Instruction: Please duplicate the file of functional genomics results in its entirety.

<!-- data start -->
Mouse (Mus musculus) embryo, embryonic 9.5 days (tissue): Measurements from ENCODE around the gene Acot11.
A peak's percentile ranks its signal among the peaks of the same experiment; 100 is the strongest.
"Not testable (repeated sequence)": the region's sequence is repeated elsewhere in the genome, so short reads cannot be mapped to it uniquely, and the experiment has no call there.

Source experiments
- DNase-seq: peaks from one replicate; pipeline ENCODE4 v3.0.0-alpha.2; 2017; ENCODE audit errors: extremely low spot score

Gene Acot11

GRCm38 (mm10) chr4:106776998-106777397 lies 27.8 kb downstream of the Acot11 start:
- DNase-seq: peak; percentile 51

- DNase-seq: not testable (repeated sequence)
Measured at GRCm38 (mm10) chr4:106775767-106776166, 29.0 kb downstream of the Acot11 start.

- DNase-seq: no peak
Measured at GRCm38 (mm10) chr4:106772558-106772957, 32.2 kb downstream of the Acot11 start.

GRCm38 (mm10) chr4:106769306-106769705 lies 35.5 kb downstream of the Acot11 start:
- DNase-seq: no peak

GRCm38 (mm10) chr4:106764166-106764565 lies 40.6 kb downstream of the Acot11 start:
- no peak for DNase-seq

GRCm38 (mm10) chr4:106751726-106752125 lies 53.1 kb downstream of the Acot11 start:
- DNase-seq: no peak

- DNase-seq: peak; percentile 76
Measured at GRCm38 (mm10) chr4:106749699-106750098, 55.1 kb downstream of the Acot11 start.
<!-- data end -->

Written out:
Mouse (Mus musculus) embryo, embryonic 9.5 days (tissue): Measurements from ENCODE around the gene Acot11.
A peak's percentile ranks its signal among the peaks of the same experiment; 100 is the strongest.
"Not testable (repeated sequence)": the region's sequence is repeated elsewhere in the genome, so short reads cannot be mapped to it uniquely, and the experiment has no call there.

Source experiments
- DNase-seq: peaks from one replicate; pipeline ENCODE4 v3.0.0-alpha.2; 2017; ENCODE audit errors: extremely low spot score

Gene Acot11

GRCm38 (mm10) chr4:106776998-106777397 lies 27.8 kb downstream of the Acot11 start:
- DNase-seq: peak; percentile 51

- DNase-seq: not testable (repeated sequence)
Measured at GRCm38 (mm10) chr4:106775767-106776166, 29.0 kb downstream of the Acot11 start.

- DNase-seq: no peak
Measured at GRCm38 (mm10) chr4:106772558-106772957, 32.2 kb downstream of the Acot11 start.

GRCm38 (mm10) chr4:106769306-106769705 lies 35.5 kb downstream of the Acot11 start:
- DNase-seq: no peak

GRCm38 (mm10) chr4:106764166-106764565 lies 40.6 kb downstream of the Acot11 start:
- no peak for DNase-seq

GRCm38 (mm10) chr4:106751726-106752125 lies 53.1 kb downstream of the Acot11 start:
- DNase-seq: no peak

- DNase-seq: peak; percentile 76
Measured at GRCm38 (mm10) chr4:106749699-106750098, 55.1 kb downstream of the Acot11 start.